Friday, November 30, 2012

Mountain Top Pt 3

I wasn't completely satisfied with the mountain landscape. Yeah I know it still needs ground foam and trees and details, but it was missing something. The wife had to make a trip to AC Moore for some supplies, so I tagged along. I found a much bigger selection in the scene-a-rama section. 

I picked up some thin sheets of plywood (1/32 and 1/164), to build structures out of later. I also picked up some little containers for when I mix my paints. I wanted something with a lid so I could shake it. Also got a carton of casting plaster, since I know I will need the rockmolds again elsewhere on the layout. They had a Ripplin' Water Kit I figured I would try out at some point. And finally another rock mold.

 This came with smaller rocks, 10 on the same size tray instead of 3. It was just a basic kit including only the molds and plaster. 

Those are some nice rocks you got there

Test fit

Spackled and glued in place 

Remember this is what it looked like

Landscape of mountain top: Complete! Now I just need to start adding ground foam, tullus, trees, etc. Look for my next update, hopefully soon!

Tuesday, November 20, 2012

Mountain Top Pt2

So now that the mountain was covered, it was time to make some rocks! The rock mold only made 3 rocks, each were pretty big (since I'm in Z-scale) but more to come on rocks in Pt3 ;)

Test fit of the 3 rocks from the mold

I glued the rocks on, then sealed the gaps using a lightweight wall spackling. I love using this stuff on my layouts. If you use it and find it hard to spread out, just use a mister bottle and wet it down. It will take longer to dry but when it does it will be much smoother. 

A close up of a rock

So now it came time to color the rocks. The kit came with it's own paint but I decided not to use it. It was in limited quantity and I didn't want to run out and not be able to match it later. So I used some acrylic paints I had on hand.

I mixed up a light brown, a dark brown, and a very watered down black. You notice I mixed in bottle caps, this was because it was all I had available, and it allowed me to control how many droplets to water ratio.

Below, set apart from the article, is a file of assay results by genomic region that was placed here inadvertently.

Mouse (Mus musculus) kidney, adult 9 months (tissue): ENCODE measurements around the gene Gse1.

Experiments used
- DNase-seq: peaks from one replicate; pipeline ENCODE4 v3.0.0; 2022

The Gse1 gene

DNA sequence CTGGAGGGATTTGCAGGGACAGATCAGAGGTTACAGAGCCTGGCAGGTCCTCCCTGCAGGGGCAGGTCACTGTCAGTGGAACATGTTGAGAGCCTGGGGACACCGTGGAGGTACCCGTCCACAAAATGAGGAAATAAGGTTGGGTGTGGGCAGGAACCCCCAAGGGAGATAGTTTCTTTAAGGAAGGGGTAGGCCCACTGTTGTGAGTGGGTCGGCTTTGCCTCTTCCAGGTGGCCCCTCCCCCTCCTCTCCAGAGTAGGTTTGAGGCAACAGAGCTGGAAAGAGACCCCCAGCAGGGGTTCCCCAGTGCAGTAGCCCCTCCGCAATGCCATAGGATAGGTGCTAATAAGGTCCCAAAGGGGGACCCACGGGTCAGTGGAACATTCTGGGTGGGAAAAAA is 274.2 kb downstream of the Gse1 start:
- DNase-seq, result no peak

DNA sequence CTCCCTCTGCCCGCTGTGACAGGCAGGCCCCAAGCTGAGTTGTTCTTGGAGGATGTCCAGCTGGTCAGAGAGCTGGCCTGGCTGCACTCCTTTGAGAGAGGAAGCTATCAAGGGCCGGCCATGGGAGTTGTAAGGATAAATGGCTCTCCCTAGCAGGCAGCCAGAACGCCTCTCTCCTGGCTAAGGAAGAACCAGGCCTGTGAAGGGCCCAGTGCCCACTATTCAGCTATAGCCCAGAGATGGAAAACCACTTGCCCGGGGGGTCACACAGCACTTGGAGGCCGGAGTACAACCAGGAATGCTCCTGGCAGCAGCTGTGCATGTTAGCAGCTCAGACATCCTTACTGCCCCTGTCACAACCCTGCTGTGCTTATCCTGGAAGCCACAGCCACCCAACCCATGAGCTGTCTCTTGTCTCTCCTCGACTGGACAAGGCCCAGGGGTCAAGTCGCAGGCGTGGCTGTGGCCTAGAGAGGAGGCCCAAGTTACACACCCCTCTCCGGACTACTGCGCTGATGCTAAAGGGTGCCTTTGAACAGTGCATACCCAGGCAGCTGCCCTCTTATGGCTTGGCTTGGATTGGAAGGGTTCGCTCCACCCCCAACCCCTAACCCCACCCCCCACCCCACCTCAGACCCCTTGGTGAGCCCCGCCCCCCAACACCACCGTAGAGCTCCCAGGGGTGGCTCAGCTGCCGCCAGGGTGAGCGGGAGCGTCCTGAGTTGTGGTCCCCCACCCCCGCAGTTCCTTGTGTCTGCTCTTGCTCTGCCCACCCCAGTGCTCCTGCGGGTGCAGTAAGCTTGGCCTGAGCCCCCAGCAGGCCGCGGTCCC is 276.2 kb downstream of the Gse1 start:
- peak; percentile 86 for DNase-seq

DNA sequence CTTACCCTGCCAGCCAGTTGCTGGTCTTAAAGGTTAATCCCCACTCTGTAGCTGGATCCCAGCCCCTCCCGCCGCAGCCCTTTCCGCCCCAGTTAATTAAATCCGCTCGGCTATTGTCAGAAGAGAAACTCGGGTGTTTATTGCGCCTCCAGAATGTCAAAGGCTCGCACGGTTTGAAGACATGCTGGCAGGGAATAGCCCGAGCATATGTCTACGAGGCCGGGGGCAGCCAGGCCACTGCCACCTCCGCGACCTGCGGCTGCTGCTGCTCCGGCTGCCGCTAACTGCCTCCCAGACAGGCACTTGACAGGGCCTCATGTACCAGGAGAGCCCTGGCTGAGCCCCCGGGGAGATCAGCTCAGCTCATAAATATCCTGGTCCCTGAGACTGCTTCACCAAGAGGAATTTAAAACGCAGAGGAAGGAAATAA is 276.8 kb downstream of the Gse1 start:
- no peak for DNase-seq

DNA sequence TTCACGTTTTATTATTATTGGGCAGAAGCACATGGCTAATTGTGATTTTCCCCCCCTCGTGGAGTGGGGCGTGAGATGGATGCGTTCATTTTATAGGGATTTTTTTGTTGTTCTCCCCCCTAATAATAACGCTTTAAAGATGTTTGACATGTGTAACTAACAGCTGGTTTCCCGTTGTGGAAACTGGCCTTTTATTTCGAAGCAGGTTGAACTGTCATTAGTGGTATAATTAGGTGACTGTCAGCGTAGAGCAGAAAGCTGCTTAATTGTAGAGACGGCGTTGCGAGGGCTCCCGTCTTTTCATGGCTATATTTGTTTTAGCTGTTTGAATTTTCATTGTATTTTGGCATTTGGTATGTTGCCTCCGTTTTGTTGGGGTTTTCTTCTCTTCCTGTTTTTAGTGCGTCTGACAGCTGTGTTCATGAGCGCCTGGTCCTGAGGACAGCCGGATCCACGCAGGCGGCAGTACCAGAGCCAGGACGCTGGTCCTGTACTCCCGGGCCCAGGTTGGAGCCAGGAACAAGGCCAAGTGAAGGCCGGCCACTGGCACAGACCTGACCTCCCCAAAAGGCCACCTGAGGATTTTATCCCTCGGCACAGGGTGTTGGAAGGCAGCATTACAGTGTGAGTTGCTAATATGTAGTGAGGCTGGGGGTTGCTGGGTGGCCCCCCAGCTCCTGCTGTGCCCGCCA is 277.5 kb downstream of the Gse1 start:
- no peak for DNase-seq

The rocks get speckled in the different shades of brown (1/3 area light 1/3 area dark), then the whole surface covered in watered down black.  

remember this is what it looked like before paint

Next I had to cover the flat areas with a concentrated dark brown mixture. This is to resemble dirt. This will later be covered in ground foam, but any area that is thin or shins through will show the dark brown. Looks pretty good eh? (white spot on-top of the right rock is the sun BTW, it is actually the same color as the face)

Part 3 will take the mountain to the next level of detailing. 

Sunday, November 18, 2012

Mountain Top Pt1

While the wife and I were shopping in the craft store so she could pick up some scrap booking things. This caught my eye.

 I have never purchased a scenery kit before (except buildings) on my other layouts. I knew I had a mountain top to decorate, so I figured I would see how this kit recommended to do it. I knew woodland scenics does tons of model railroading supplies, so why not trust there diorama sets? I knew that the trees are not going to be to scale for my use, but at least I got some rock molds and some good directions.

Around 2 weeks ago I decided to open the kit and see what becomes of it. The Kit contents: Plaster cloth, glue, spray bottle, rock paints, earth undercoat paint, shaker, different turf media colors and grades, tullus, casting plaster, rock mold, and an instruction booklet.

I modified the foam slightly to have a nice steep face since the rock molds are pretty big. (The big rock about 36 scale feet tall by 70 scale ft wide)

 After wadding up some strips of news paper to help decrease the intensity of some of the steps, I got to work with the plaster cloth. 

I made sure to cover up the back side too. This was to help complete a shell so that it wont be able to peel up on the edges and come disconnected.